Intimita výstavy Navrátilovy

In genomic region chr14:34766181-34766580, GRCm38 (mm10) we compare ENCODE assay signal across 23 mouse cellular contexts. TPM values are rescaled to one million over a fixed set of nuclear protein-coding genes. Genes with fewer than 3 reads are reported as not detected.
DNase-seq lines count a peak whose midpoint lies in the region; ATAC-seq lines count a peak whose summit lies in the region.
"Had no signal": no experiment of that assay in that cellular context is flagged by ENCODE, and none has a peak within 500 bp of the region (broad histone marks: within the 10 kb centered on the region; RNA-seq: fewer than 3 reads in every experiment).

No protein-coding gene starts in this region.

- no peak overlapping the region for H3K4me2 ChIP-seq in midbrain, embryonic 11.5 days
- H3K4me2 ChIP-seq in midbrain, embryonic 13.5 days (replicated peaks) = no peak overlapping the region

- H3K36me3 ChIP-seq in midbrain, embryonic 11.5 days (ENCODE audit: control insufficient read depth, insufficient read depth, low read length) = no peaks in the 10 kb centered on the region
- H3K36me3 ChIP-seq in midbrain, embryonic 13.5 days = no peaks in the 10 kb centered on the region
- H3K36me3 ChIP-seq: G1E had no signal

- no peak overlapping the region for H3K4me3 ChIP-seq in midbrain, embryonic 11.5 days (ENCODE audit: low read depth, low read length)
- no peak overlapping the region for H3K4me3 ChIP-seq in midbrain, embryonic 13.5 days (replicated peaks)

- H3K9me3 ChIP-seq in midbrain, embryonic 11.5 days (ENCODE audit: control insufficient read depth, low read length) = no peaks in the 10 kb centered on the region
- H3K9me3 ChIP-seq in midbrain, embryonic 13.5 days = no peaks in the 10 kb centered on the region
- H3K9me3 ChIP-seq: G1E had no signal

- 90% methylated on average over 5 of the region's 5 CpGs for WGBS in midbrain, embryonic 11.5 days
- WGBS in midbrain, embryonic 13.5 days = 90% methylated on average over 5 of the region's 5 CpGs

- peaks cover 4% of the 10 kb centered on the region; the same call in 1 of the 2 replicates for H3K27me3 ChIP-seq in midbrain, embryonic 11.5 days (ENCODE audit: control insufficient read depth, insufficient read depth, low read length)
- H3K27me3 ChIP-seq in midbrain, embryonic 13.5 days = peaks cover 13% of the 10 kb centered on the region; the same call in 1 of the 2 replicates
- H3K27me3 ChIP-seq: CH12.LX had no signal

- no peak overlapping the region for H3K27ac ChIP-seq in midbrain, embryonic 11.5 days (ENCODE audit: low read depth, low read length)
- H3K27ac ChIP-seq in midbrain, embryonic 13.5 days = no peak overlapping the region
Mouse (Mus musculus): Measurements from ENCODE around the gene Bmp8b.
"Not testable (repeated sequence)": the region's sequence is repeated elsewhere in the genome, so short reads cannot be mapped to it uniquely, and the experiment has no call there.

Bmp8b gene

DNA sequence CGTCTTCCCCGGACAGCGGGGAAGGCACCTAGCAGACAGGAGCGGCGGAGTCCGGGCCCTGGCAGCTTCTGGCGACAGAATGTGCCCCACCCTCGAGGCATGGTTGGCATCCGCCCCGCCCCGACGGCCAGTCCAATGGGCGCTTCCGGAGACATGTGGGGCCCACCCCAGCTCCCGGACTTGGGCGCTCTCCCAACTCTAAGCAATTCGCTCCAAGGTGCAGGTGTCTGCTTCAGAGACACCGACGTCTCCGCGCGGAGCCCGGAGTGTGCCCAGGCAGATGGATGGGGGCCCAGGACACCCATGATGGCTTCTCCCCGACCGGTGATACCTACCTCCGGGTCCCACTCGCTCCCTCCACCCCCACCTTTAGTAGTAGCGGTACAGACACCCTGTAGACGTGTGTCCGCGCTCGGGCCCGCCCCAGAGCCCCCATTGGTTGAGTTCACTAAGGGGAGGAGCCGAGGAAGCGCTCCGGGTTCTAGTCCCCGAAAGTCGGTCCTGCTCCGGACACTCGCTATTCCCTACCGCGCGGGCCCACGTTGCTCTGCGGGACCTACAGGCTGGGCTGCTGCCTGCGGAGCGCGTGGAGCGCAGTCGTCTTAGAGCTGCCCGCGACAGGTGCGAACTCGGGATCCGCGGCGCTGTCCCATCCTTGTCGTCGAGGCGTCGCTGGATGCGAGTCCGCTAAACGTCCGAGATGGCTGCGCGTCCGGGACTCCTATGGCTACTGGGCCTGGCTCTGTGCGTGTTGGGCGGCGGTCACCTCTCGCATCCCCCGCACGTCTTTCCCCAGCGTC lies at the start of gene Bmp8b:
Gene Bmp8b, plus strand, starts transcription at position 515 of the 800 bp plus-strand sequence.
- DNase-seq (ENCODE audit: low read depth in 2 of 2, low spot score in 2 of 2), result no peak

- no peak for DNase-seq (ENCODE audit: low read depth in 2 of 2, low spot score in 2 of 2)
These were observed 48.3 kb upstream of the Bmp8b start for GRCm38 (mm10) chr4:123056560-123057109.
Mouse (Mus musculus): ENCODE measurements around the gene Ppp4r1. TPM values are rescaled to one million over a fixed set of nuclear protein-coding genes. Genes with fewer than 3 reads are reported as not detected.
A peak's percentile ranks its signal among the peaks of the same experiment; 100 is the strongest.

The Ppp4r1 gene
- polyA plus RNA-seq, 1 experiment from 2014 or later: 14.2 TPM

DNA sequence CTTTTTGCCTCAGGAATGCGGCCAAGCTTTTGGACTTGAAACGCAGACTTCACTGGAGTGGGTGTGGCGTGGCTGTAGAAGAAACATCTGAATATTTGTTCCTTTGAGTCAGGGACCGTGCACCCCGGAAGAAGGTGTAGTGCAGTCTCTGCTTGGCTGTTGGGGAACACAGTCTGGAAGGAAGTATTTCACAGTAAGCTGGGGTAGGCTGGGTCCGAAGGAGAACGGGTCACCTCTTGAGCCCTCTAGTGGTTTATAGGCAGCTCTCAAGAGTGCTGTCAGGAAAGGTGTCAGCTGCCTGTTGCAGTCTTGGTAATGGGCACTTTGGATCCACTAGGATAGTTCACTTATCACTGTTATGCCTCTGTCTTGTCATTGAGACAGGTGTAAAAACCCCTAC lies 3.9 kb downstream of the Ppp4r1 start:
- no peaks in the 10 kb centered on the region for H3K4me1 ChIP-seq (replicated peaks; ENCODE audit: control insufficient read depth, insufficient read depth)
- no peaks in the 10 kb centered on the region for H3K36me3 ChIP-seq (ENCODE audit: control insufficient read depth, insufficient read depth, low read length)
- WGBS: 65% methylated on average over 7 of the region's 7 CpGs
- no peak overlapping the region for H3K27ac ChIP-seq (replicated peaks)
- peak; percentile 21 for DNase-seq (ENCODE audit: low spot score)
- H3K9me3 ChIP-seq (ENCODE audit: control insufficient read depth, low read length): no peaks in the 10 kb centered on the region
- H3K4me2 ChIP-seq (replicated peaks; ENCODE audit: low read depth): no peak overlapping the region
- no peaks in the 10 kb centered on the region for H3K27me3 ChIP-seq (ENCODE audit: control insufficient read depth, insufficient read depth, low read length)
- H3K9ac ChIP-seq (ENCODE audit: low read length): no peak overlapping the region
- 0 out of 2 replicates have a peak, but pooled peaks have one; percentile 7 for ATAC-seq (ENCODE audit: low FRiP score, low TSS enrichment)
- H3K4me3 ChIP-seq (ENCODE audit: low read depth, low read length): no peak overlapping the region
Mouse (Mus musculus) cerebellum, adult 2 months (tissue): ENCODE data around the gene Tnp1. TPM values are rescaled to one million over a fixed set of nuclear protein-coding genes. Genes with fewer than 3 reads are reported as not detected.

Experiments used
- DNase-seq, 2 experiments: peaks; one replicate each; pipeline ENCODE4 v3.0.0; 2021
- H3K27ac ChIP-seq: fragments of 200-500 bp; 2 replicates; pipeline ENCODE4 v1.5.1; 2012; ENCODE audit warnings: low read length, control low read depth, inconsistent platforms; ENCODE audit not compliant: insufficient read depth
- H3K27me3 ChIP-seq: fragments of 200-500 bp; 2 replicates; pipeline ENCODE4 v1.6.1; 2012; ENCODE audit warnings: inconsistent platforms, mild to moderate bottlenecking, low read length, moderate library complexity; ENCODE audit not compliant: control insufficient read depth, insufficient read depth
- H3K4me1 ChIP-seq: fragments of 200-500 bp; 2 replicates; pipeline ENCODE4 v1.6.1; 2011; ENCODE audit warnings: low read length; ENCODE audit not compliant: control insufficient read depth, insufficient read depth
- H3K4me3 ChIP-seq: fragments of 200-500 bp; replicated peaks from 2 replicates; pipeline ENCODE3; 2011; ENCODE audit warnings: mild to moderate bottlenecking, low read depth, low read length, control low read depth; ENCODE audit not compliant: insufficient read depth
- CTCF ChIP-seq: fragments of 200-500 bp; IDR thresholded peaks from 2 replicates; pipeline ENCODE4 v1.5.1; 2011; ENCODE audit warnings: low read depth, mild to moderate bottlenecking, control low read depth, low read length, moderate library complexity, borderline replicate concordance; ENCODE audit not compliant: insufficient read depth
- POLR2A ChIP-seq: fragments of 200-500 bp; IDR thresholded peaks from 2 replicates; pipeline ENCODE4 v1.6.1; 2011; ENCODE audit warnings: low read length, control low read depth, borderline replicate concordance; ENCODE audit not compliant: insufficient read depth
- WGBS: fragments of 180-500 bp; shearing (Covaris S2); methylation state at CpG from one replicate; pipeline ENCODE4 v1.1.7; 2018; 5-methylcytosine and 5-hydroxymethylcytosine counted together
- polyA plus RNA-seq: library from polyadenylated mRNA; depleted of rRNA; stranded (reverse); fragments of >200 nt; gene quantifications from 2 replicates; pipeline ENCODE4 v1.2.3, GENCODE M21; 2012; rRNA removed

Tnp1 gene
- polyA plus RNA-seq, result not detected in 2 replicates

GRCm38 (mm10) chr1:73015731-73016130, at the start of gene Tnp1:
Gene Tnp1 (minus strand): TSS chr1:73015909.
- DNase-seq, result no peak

In 1909 a groundbreaking exhibition of the work of Josef Navrátil (1798-1865) was held at the Rudolfinum in Prague. At a time when New Art was on the rise this artist was already forgotten, but the modernists had a hand in elevating his significance. Karel B. Mádl wrote an informative article on the subject in 1898 and eleven years later a successful exhibition of Navrátil's work was organised by Miloš Jiránek, an experienced organiser of modern French art shows. The Rudolfinum exhibition evolved out of the idea of setting Navrátil's work in the parlour interiors of the 1850s. The painter's art works were usually created for the purpose of decorating the flats of well-off townsmen, who commissioned them for their 'charm' and their slight sentimentality. Jiránek's idea was executed by the just twenty-one-year-old Vladimír Fultner from Jan Kotěra's studio. The basis of his architectural plan was to hang Navrátil's paintings and drawings among Jiránek's recommended Empire and Biedermeier furniture. The exhibition received an expectedly positive response thanks to its viewer-friendly design and unorthodox treatment of the content. 'Intimate' was the term most frequently used in the reviews of the exhibition - that is how many of the reviews described the impression they took away from Navrátil's works and the atmosphere of the exhibition space. The exhibition attempted to uncover the unique signs of Navrátil's artistic potential, which in his day went beyond the bounds of the then prevailing tedious and routine styles of art and augured the painting style of Jaroslav Čermák and Josef Mánes. Thus, the conventional image of Josef Navrátil as someone who had created only palace decorations, numerous still lifes, and 'sentimental gauche landscapes' began to fade. The exhibition's organisers gave prominent place to his oil paintings, figural paintings, and colouristic sketches and studies for paintings, which he infused with greater artistic boldness and ingenuity.